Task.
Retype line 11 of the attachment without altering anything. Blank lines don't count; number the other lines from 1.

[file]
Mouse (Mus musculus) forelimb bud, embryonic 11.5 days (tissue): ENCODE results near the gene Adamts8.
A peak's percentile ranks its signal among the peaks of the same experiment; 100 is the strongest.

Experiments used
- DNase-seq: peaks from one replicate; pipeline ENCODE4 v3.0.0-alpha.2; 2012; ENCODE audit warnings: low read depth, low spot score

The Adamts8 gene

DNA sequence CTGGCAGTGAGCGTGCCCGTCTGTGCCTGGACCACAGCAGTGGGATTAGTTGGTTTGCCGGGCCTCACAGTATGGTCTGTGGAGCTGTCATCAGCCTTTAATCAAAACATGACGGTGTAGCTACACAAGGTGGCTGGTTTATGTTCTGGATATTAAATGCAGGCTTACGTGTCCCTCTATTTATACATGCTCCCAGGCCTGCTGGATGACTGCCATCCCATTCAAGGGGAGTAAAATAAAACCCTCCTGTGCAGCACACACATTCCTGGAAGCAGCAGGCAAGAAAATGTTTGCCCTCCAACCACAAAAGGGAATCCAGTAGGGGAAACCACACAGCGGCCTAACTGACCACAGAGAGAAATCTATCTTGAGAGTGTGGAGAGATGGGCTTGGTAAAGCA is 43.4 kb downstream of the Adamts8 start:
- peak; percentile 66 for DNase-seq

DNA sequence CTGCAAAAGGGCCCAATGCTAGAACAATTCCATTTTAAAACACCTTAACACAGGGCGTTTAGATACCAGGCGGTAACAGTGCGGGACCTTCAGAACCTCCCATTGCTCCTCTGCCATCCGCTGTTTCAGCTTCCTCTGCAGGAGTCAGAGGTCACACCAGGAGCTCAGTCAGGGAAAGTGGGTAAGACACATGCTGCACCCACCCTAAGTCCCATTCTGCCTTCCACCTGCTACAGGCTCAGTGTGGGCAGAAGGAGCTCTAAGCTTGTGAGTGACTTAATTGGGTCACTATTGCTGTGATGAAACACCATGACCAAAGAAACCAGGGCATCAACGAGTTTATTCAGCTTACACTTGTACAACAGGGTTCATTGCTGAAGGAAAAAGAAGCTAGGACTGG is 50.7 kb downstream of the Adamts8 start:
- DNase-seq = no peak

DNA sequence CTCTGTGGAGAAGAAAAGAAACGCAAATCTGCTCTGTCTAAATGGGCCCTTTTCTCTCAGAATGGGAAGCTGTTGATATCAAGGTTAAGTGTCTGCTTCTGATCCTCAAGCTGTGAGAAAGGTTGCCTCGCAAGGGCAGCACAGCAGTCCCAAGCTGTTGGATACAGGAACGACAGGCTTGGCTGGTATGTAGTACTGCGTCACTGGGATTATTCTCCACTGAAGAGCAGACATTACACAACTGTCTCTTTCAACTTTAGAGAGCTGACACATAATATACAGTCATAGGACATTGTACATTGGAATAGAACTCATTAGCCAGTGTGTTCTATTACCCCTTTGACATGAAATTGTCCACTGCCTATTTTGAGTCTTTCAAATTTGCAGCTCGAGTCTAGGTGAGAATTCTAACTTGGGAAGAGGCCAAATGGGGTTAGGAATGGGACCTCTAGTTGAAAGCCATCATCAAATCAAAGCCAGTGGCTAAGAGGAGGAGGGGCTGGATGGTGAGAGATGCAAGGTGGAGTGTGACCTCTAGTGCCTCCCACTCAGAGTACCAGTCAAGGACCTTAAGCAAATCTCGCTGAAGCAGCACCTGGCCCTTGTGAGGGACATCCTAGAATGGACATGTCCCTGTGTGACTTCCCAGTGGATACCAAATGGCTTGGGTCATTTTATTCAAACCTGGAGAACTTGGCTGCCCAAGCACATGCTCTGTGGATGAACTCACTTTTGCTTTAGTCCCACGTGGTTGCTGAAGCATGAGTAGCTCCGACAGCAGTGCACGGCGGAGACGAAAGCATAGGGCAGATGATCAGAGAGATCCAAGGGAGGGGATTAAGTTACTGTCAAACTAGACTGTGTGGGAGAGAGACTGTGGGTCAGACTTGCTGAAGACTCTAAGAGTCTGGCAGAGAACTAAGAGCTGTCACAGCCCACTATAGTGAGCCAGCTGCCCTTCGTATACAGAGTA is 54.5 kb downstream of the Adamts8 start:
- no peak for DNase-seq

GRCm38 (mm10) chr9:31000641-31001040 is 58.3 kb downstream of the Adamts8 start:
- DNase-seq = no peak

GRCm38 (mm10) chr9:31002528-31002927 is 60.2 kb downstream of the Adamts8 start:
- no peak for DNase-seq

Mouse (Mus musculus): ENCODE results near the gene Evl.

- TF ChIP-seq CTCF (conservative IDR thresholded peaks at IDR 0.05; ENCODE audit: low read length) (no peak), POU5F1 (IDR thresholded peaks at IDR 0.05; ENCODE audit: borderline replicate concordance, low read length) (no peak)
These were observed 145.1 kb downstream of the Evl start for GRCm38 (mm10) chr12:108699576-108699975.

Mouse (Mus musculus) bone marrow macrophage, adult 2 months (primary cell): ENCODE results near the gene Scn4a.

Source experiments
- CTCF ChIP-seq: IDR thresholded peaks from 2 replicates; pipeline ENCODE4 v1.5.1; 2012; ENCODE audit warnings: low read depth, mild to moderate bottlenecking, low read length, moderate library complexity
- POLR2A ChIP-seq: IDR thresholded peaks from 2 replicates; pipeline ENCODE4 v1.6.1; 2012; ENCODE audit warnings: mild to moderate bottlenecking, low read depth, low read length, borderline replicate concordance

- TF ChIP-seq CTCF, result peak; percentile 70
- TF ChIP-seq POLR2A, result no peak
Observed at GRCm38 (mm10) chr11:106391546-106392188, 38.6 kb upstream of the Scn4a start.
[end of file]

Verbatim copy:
- no peak for DNase-seq